Addiction is something that many of us have experienced – either our own, or that of a loved one. It can be soul destroying, but for those who confront their addiction and inner demons, the road to recovery can be one of personal growth and enlightenment.
In the following audio interview with Andrew Whiteside, one woman, Elizabeth Cracroft shares her journey to wellness. It was a journey that inspired her to write a play called REHAB which opens in Auckland on 2nd July 2021.
Press play to listen to the interview:
2nd, 3rd, 9th, 10th July 2021
Covert Theatre – 51 Mackelvie Street, Ponsonby, Auckland
Set in a residential rehab and based on lived experience, REHAB is an unscripted theatre show featuring an eclectic mix of alcoholics and drug addicts all searching for recovery. As part of the Auckland Fringe Festival, REHAB runs from 2nd July 2021 at the Covert Theatre, Ponsonby. Based on first-time producer Elizabeth Cracroft’s lived experience, the dark comedy represents addicts and alcoholics from various backgrounds, including an alcoholic lobbyist, an ex-athlete turned meth addict, and a disturbed entrepreneur. The REHAB cast consists of nine creatives from improv, acting, and comedy backgrounds.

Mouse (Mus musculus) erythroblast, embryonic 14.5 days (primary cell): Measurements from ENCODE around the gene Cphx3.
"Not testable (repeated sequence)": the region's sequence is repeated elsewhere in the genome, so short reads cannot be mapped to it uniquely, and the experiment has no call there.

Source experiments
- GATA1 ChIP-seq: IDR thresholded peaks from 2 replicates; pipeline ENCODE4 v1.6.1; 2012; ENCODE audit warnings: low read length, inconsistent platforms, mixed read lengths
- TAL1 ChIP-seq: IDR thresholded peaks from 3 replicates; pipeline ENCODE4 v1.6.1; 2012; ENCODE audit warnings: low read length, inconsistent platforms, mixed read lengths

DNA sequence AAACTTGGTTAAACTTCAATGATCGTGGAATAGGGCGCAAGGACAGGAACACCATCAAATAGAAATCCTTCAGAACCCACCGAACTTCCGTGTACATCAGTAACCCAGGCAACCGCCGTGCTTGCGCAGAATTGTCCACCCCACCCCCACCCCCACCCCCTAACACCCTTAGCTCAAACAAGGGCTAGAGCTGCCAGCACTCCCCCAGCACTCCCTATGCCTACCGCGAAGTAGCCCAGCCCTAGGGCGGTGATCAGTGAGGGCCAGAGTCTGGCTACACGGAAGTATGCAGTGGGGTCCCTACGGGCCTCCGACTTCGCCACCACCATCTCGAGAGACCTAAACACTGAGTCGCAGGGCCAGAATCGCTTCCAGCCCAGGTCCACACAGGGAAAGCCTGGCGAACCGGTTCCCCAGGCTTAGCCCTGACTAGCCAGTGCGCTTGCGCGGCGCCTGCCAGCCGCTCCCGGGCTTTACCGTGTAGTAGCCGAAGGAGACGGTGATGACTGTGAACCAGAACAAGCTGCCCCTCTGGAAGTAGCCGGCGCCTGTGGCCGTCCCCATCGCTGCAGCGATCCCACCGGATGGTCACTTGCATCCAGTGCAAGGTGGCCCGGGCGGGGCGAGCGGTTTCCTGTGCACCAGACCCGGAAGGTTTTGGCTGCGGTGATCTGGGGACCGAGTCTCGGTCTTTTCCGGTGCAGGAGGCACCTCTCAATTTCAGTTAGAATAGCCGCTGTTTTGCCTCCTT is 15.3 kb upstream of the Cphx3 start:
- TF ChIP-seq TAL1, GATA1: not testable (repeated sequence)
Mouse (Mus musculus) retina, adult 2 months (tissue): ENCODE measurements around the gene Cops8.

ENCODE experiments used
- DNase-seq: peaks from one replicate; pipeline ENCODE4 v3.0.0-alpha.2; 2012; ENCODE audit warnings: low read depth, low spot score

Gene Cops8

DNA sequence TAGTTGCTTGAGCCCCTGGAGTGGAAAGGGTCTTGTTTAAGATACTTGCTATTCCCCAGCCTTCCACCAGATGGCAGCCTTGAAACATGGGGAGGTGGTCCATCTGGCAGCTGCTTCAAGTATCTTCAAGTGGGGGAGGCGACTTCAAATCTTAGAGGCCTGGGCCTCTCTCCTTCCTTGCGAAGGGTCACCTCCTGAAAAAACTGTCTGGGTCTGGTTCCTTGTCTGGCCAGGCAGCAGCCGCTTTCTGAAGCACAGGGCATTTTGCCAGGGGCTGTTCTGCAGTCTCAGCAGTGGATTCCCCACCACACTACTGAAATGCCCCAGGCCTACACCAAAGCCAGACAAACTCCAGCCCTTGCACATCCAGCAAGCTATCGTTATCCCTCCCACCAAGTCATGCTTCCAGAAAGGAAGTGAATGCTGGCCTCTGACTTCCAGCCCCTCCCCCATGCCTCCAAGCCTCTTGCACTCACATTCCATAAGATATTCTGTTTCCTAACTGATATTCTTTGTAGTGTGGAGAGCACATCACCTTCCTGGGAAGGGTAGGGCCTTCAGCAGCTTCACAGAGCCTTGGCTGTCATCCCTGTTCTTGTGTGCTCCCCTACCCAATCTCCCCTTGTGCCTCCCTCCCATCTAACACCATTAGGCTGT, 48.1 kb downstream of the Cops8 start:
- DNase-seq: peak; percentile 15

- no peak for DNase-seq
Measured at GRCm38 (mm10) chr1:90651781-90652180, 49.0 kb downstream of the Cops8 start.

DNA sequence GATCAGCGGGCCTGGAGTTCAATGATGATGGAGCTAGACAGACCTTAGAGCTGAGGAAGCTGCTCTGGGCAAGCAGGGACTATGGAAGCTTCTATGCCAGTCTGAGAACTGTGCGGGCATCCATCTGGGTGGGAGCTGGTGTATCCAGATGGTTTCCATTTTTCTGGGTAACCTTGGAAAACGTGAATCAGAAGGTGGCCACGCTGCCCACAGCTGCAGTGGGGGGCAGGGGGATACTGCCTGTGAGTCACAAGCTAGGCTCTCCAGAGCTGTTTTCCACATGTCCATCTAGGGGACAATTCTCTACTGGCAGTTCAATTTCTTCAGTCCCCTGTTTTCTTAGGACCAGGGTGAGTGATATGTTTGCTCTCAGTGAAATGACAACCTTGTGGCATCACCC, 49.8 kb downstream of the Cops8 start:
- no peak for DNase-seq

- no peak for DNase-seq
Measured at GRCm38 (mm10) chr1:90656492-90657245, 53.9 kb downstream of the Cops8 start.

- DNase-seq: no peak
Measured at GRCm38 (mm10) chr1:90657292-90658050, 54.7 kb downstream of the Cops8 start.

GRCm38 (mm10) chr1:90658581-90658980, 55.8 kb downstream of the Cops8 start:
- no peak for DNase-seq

Directed by Improv Bandit and actor, Paul Paice, REHAB’S show creation has incorporated a unique hybrid of devised characters and improvised scenes, as well as guidance and inspiration from recovering alcoholics & drug addicts, and drug and alcohol clinicians. Paice says, “the creation of the show has been an enlightening process – it has been a privilege to draw on the rich experiences that recovery members have kindly shared with us. This has enabled us to devise our characters and create a show with real heart and integrity, while also highlighting a seriously damaging issue in our community.” REHAB will affect its audience members in many ways, Cracroft says “the show is a dark comedy and the humour comes through the brutal honesty of the characters. A lot of our stories in rehab are tragic and uncomfortable, so we are often relating to each other through laughter as it provides some relief” Cracroft says.